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Rachel Barlow April 4, 2013 at 9:41 pm

My heart breaks for you! You deserve love and respect. You aren’t another number in their schedule! You and baby are so much more!

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Laura Merrigan April 11, 2013 at 3:21 pm

Thank you for sharing your story !! So sorry for your loss and the way you were spoke to and treated ( I also found out at 12 weeks that I had lost my baby at 6 weeks. And now as I sit here with MY rainbow baby sleeping in the back seat , I cry tears for anyone who has experienced a loss like this . as I read your story i think back to when i Heard those words and they are the worst thing you can ever experience , its unbelievable and puts you in such a dark place. Your last line speaks volumes …… Although I always grieve the loss of my first , I am now so amazingly blessed with a perfect little dolly and the path I am now on is where I am meant to be . Sending you huge hugs and props for sharing your story. Miscarriage is not an easy topic to discuss and I really appreciate you putting yourself out there ! Xo

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Des April 20, 2013 at 8:10 am

Wow! I could not believe how you were spoken to. Those midwives and doctors are an embarrassment
to the entire medical fraternity.
I have mourned with every patient that I have seen who has suffered loss and tried to make sure that amongst all the words they may hear, the words that stick are:
“It’s not your fault, it’s nothing that you’ve done and it’s nothing that you’ve haven’t done that has caused this to happen”
Sometimes that is all the words that the hurting Mom needs to hear in order to begin the healing

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Clare S April 20, 2013 at 5:58 pm

These words can cut like a knife. It seems that because miscarriage is a fairly common thing that it makes it less important or that the loss of that baby less special.

I had this happen during a miscarriage at 8 weeks. The OB was very matter of fact and said: it died at 8 weeks. You will bleed for a couple of months and be all clear after that (he didnt want to perform a D&C on me due to my ‘young’ age (19) – there was no discussion on the pros and cons i was not given a choice).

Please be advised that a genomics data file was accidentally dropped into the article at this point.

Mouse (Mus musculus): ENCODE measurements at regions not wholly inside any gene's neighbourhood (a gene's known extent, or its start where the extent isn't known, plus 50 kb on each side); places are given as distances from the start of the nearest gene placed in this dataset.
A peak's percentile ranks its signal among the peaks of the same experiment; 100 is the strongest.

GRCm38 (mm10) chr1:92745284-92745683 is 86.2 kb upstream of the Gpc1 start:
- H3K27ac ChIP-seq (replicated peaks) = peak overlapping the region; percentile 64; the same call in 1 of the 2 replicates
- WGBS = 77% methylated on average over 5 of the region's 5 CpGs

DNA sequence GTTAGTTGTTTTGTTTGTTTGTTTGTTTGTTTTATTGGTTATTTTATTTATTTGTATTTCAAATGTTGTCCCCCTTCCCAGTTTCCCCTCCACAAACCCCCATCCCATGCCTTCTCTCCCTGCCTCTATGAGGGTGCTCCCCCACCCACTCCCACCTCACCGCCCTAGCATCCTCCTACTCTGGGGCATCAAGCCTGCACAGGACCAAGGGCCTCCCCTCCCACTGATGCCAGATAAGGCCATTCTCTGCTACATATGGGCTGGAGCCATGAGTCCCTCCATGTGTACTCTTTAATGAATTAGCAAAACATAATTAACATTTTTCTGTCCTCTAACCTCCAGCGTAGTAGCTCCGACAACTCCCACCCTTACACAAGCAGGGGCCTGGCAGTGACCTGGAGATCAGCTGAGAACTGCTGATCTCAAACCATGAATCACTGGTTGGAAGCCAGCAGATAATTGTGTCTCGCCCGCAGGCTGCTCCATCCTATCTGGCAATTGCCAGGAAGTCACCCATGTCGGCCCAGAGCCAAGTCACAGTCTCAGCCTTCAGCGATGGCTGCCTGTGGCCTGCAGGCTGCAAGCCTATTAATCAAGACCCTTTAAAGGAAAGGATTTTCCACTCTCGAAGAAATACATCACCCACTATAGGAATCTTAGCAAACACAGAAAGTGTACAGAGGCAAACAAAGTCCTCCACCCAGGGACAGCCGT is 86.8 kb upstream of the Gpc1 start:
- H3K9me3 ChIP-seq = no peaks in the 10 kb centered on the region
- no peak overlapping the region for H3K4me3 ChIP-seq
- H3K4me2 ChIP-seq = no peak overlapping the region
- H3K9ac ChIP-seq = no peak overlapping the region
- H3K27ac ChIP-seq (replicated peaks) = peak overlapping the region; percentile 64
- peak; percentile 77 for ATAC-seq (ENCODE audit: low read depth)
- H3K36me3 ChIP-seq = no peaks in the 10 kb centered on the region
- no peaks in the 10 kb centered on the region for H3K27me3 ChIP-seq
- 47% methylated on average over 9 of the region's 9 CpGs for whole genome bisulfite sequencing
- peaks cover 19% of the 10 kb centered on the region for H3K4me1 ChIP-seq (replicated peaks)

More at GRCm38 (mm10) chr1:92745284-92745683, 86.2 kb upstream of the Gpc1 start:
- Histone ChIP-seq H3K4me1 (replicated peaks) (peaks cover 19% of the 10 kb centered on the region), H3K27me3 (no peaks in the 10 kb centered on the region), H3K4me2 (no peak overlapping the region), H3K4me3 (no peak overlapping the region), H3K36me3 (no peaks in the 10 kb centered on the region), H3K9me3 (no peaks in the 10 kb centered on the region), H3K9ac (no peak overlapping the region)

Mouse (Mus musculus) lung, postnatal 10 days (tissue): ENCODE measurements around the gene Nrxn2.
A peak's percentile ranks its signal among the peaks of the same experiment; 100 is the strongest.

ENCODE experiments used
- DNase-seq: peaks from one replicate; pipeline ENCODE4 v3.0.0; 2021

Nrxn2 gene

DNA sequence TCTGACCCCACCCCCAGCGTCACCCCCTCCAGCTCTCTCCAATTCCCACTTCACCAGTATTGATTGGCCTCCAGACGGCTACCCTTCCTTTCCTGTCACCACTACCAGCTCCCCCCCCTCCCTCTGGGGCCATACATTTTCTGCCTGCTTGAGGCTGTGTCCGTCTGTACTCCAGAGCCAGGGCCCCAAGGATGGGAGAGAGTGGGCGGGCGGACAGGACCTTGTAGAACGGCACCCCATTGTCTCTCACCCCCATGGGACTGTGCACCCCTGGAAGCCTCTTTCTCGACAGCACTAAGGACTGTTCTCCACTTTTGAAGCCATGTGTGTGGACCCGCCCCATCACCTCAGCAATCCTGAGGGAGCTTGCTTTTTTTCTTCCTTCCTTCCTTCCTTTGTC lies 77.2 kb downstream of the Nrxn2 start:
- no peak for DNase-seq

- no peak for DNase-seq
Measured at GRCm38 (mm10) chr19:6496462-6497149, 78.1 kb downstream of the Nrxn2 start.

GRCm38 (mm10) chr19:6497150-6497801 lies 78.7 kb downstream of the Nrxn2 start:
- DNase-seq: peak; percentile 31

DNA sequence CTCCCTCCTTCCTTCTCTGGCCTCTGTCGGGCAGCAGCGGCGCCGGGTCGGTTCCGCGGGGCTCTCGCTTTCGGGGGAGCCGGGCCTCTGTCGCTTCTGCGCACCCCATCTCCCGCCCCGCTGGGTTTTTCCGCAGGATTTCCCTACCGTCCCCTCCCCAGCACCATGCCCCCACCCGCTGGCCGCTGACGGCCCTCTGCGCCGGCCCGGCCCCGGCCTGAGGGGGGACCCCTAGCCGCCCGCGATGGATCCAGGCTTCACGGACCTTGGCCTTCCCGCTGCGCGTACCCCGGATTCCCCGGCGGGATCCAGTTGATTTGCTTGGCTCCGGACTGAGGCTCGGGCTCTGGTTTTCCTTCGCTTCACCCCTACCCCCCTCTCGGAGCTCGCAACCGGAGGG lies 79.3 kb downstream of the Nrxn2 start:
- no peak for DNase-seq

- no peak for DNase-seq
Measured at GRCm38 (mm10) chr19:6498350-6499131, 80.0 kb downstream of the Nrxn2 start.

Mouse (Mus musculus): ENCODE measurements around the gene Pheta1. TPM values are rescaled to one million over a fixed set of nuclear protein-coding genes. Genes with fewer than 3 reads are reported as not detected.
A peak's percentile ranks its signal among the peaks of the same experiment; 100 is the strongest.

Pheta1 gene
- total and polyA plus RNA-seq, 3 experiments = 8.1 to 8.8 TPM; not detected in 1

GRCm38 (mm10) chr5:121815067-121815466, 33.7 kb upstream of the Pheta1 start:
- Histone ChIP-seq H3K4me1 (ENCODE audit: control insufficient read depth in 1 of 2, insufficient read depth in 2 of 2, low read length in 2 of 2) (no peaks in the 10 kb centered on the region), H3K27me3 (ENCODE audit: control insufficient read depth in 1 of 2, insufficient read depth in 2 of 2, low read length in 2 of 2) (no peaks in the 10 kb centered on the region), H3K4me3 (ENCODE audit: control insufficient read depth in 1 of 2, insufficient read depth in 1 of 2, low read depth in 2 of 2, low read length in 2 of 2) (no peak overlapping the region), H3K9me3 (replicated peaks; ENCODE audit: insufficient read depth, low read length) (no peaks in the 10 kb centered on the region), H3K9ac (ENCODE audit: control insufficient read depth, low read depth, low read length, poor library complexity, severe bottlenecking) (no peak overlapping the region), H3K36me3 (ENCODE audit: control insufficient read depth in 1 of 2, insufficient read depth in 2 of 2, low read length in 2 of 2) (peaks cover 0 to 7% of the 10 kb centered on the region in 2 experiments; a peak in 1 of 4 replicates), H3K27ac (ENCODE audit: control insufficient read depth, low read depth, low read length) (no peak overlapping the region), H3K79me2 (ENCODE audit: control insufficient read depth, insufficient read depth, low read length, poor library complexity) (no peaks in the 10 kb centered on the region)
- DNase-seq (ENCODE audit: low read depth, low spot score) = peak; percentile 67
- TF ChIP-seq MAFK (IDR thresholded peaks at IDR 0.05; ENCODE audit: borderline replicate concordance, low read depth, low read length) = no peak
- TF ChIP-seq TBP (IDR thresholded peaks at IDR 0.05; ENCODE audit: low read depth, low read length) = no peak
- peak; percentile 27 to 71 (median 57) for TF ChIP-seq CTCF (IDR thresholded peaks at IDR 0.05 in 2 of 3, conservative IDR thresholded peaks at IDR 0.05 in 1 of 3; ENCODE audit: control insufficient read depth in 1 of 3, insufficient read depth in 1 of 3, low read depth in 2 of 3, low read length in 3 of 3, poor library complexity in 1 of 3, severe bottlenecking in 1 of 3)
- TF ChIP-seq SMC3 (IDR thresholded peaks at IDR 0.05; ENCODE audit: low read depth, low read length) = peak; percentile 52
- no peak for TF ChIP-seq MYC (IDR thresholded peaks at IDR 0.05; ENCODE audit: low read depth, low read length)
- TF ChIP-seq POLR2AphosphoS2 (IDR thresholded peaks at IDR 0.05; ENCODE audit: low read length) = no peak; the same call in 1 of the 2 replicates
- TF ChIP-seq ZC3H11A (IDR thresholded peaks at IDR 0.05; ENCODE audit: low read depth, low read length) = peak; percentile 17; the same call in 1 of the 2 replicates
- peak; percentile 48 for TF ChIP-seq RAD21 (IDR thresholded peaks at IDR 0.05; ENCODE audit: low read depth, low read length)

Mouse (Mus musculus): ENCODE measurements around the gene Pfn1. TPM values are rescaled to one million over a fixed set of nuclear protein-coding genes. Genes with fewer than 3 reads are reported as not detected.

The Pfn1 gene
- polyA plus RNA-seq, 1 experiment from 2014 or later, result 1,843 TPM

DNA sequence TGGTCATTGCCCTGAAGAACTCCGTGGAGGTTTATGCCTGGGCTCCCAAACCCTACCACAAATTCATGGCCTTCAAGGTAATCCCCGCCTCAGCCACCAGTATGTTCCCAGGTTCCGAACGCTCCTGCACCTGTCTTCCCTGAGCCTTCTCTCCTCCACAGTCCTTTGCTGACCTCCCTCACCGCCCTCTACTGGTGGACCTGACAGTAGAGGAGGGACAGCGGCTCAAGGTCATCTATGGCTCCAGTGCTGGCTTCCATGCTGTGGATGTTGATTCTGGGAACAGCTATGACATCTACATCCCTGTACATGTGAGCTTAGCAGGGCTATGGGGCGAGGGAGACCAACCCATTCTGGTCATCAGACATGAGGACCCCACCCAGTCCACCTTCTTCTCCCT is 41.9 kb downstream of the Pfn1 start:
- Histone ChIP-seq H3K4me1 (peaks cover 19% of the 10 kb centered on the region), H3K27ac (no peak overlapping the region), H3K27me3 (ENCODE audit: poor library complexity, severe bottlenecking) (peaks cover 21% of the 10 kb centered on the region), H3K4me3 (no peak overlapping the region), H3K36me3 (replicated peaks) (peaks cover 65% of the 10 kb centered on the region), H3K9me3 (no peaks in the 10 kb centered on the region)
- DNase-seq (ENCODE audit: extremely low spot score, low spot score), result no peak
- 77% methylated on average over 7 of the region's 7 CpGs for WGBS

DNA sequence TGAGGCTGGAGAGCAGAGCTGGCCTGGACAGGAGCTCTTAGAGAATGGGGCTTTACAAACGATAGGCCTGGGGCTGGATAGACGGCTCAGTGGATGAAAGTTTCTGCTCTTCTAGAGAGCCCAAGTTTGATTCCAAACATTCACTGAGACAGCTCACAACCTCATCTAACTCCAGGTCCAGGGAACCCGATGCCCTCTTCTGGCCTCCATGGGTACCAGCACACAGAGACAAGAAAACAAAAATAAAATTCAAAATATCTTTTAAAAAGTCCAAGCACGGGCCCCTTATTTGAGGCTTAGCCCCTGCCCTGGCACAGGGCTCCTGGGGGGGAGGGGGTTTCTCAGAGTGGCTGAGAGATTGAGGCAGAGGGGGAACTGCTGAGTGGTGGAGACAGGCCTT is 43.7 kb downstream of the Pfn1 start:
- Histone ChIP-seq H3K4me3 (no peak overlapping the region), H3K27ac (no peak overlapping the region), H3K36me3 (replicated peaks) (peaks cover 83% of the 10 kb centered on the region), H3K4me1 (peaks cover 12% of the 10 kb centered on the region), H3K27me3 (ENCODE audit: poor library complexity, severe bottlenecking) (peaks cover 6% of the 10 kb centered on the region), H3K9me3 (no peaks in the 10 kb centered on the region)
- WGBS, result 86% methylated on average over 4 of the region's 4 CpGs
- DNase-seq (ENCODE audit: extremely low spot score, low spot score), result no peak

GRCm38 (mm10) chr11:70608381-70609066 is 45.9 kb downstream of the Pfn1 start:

Then, strangely when I was pregnant with my second daughter at the morphology scan I had just asked the gender. the sonographer said another girl. I, of course, started wondering out loud what she would look like, if she would be like her sister etc. etc. the sonographer turned around and goes: ‘well i have seen my fair share of dead fetuses at this gestation in my training and to be honest, they all look the same – human-like frogs, so she doesnt really look like anyone or different right now’.

It was shocking. I was so incredibly hurt and all of a sudden didnt want that person intruding on my body or looking at my baby. It was horrendous. Did she not think about what she was saying? Did she not step outside of herself and her ‘professional’ opinion often enough to realise that there will be times that she is doing a scan of a woman that may have lost a baby at that gestation how absolutely cruel (and incorrect!) those words could be?

I will never forget it.

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Tara June 15, 2013 at 1:24 pm

Words fail me…

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Marcy April 22, 2013 at 8:37 am

Thank you so much for sharing your difficult story. We went through two miscarriages before having our beautiful baby boy, William, in December 2012. He is almost four months old and completely perfect. I thought I was really over my miscarriages until I read your post and I started crying. My first miscarriage was the worst because it was so unexpected and we had no idea what was happening. The ultrasound tech refused to tell us anything and sent us to wait in the waiting room to speak to the doctor. We waited 45 minutes (!!!???!! — the longest 45 minutes of my life) to speak to a doctor. The doctor began by calling me by the wrong name. She couldn’t even spend an extra 30 seconds to be bothered reading the chart well enough to figure out my NAME. I switched to a new OB/GYN practice immediately after that experience and I am happy to say that the doctors at the new practice treat me like gold. Even at the end of my pregnancy with William, when things were getting a little medically hairy and I kept asking for more time to wait and see what happened and think before making decisions… they NEVER pushed me. I am so grateful to have found this practice where the doctors are kind and they listen to the patients. Being listened to and treated kindly makes all the difference in the world.